Oct 20, 2022
Jeff Osgood’s bold line of pottery features historic gravestone art that thrills collectors of Halloween, cemetery, and macabre art. His distinctive work is black and white, and filled with gravestones, skulls, crypts, willow trees, and epitaphs. His business name, Clay of the Dead, is a pun of the George A. Romano zombie movies.
How did an Ohioan fall in love with New England gravestones? During middle school, Jeff took a field trip to Boston which included historic cemetery tours. Jeff instantly fell in love the history, craftmanship, and messages of old gravestones. Today you’ll find him taking his students and own kids on cemetery tours.
Jeff worked as a groundskeeper and gravedigger at Wooster Cemetery in Ohio. In college, he majored in film making and created a documentary on a trip he did with his now wife and mother-in-law to collect New England gravestone images. He still uses those images as reference materials and inspiration today.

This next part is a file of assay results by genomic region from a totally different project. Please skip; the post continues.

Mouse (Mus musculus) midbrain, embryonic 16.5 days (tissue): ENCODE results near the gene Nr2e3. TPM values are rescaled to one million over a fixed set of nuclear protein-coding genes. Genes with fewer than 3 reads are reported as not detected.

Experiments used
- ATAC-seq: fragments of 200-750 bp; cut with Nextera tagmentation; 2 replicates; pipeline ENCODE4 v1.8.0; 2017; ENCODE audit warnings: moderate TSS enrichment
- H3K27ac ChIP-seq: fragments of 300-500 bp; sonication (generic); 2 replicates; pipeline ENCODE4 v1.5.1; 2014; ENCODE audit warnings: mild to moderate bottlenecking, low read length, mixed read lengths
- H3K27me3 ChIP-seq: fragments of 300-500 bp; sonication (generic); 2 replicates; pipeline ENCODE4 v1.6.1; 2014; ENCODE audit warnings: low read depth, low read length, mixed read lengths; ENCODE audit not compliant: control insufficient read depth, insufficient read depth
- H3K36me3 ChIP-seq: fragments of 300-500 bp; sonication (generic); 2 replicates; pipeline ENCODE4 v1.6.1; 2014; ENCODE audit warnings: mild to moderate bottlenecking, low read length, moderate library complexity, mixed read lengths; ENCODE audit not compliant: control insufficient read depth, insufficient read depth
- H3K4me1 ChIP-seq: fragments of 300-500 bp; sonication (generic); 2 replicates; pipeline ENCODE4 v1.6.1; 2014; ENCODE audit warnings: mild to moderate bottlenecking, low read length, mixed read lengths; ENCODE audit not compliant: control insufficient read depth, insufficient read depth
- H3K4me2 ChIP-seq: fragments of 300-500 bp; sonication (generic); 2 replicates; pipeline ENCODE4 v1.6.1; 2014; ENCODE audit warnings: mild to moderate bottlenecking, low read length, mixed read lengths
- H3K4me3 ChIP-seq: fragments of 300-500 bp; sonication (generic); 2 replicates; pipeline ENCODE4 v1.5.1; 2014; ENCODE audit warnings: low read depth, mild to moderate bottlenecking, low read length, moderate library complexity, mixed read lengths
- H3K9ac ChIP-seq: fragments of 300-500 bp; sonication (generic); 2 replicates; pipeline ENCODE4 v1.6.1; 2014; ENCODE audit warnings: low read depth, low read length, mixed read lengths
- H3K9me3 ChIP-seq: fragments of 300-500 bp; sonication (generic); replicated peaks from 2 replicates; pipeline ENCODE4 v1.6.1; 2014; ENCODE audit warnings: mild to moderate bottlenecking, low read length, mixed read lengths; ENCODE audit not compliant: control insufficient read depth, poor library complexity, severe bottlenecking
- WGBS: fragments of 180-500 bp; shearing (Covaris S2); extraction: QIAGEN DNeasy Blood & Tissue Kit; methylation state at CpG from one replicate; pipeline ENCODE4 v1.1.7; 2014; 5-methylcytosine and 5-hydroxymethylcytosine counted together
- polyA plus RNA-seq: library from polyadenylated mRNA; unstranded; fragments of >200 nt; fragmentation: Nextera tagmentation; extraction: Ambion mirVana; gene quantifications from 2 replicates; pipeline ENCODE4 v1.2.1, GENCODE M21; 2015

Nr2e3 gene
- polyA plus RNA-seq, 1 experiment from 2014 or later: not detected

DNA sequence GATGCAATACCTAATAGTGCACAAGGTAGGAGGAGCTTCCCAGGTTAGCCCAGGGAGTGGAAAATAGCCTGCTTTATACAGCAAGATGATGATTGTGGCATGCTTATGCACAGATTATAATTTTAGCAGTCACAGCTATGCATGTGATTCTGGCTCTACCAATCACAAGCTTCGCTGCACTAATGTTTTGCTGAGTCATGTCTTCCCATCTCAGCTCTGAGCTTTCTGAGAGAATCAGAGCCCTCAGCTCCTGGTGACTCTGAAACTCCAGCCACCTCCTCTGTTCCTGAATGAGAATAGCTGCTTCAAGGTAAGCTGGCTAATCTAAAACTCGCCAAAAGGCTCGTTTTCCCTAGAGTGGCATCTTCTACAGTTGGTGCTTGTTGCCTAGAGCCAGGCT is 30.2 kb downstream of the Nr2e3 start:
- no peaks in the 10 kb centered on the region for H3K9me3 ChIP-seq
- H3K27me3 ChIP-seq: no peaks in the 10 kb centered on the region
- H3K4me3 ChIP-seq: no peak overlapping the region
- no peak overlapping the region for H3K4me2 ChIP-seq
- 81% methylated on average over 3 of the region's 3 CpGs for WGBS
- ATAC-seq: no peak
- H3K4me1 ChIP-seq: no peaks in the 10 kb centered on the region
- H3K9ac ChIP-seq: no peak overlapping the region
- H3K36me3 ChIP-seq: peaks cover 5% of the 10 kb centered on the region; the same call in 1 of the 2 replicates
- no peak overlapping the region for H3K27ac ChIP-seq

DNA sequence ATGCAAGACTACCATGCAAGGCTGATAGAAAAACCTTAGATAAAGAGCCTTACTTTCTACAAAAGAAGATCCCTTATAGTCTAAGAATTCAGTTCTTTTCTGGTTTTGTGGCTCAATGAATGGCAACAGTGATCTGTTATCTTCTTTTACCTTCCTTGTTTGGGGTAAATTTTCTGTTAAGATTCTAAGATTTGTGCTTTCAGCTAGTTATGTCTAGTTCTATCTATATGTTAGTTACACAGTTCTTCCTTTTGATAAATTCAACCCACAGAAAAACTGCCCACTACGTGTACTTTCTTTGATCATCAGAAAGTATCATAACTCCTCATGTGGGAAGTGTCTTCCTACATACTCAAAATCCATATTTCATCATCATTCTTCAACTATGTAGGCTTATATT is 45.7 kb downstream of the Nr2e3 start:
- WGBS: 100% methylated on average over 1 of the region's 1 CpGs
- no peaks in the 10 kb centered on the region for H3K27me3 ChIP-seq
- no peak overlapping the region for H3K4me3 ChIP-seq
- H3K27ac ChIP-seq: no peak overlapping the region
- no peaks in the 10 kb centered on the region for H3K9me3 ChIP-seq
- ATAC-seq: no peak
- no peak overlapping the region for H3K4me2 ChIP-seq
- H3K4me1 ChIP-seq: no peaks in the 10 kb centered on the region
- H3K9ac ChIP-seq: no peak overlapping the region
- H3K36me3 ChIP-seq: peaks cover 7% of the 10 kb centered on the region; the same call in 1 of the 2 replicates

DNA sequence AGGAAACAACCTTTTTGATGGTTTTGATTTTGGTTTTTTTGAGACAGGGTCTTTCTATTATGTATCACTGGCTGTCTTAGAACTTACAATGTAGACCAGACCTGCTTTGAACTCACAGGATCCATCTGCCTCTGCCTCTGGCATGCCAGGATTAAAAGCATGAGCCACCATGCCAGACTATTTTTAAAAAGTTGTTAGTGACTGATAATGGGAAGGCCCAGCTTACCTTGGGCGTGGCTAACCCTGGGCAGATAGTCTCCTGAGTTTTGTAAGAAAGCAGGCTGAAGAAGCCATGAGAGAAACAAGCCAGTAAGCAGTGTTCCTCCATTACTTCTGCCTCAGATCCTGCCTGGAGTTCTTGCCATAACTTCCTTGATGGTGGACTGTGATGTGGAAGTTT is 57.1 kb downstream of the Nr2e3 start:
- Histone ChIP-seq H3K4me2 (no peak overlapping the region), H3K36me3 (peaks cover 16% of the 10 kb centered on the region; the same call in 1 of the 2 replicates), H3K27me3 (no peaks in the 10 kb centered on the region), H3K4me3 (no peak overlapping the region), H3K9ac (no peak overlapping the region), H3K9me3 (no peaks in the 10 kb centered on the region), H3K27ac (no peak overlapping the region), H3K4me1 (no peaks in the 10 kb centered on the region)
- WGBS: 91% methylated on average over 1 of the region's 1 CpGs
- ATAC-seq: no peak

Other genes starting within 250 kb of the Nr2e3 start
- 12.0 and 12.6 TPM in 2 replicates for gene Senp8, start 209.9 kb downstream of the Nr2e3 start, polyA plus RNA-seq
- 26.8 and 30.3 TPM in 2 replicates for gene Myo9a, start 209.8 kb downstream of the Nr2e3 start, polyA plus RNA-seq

Collectors flock to his work for a variety of reasons. Some are interested in cemeteries, art, and history. Others cherish his pottery as mementos of deceased love ones. New Englanders have told him it reminds them of home.
His work serves as a memento mori – reminding us to live a rich life. In this way, he finds his work as inspirational, not dark. Creating helps him process the loss of his father. Carving clay is mediative and brings him a feeling of serenity and peace.
Jeff actively seeks out opportunities to collaborate with other artists. He craves how it pushes his craft, and enables things to come into the world that wouldn’t have come out in his solo work. Through collaborations, he’s expanded his work to wheel thrown mugs, urns, figures, jewelry, and linocuts for book covers.
His favorite cemetery symbol is the skull because it commands attention. Jeff ended the interview with his favorite epitaph: “Memento mori. Redeem thy hours. My glass has run and so must yours.” Jeff encourages us to cherish our moments and to be intentional every day.